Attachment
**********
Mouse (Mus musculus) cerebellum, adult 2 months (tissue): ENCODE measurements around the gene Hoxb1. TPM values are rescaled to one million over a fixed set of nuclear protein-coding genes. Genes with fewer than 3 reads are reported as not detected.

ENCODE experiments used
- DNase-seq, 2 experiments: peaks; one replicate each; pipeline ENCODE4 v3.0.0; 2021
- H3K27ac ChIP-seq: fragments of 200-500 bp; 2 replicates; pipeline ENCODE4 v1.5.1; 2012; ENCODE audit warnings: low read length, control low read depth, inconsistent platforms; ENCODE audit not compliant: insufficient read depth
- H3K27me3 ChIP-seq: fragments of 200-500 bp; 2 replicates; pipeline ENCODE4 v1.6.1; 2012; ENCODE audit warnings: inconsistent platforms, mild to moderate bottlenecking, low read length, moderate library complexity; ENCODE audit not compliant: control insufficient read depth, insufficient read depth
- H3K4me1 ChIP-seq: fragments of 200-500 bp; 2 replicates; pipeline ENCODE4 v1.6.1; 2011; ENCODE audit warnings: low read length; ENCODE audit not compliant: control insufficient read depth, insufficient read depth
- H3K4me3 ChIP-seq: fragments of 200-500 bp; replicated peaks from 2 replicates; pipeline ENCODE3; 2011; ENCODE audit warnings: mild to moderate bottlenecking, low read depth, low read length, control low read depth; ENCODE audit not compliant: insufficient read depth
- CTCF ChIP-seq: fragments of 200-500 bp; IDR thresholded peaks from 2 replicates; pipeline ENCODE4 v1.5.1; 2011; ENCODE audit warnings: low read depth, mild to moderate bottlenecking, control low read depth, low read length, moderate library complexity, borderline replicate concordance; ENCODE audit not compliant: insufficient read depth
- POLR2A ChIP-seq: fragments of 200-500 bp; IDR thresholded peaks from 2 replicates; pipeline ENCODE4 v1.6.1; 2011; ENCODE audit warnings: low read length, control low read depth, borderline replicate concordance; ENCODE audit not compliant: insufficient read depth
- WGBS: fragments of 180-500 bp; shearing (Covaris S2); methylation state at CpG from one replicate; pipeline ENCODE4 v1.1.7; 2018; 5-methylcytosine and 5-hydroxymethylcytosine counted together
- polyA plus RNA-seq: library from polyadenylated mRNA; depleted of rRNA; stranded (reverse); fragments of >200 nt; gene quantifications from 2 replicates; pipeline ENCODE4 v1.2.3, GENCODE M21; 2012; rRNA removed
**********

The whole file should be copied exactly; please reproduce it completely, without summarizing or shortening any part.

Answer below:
Mouse (Mus musculus) cerebellum, adult 2 months (tissue): ENCODE measurements around the gene Hoxb1. TPM values are rescaled to one million over a fixed set of nuclear protein-coding genes. Genes with fewer than 3 reads are reported as not detected.

ENCODE experiments used
- DNase-seq, 2 experiments: peaks; one replicate each; pipeline ENCODE4 v3.0.0; 2021
- H3K27ac ChIP-seq: fragments of 200-500 bp; 2 replicates; pipeline ENCODE4 v1.5.1; 2012; ENCODE audit warnings: low read length, control low read depth, inconsistent platforms; ENCODE audit not compliant: insufficient read depth
- H3K27me3 ChIP-seq: fragments of 200-500 bp; 2 replicates; pipeline ENCODE4 v1.6.1; 2012; ENCODE audit warnings: inconsistent platforms, mild to moderate bottlenecking, low read length, moderate library complexity; ENCODE audit not compliant: control insufficient read depth, insufficient read depth
- H3K4me1 ChIP-seq: fragments of 200-500 bp; 2 replicates; pipeline ENCODE4 v1.6.1; 2011; ENCODE audit warnings: low read length; ENCODE audit not compliant: control insufficient read depth, insufficient read depth
- H3K4me3 ChIP-seq: fragments of 200-500 bp; replicated peaks from 2 replicates; pipeline ENCODE3; 2011; ENCODE audit warnings: mild to moderate bottlenecking, low read depth, low read length, control low read depth; ENCODE audit not compliant: insufficient read depth
- CTCF ChIP-seq: fragments of 200-500 bp; IDR thresholded peaks from 2 replicates; pipeline ENCODE4 v1.5.1; 2011; ENCODE audit warnings: low read depth, mild to moderate bottlenecking, control low read depth, low read length, moderate library complexity, borderline replicate concordance; ENCODE audit not compliant: insufficient read depth
- POLR2A ChIP-seq: fragments of 200-500 bp; IDR thresholded peaks from 2 replicates; pipeline ENCODE4 v1.6.1; 2011; ENCODE audit warnings: low read length, control low read depth, borderline replicate concordance; ENCODE audit not compliant: insufficient read depth
- WGBS: fragments of 180-500 bp; shearing (Covaris S2); methylation state at CpG from one replicate; pipeline ENCODE4 v1.1.7; 2018; 5-methylcytosine and 5-hydroxymethylcytosine counted together
- polyA plus RNA-seq: library from polyadenylated mRNA; depleted of rRNA; stranded (reverse); fragments of >200 nt; gene quantifications from 2 replicates; pipeline ENCODE4 v1.2.3, GENCODE M21; 2012; rRNA removed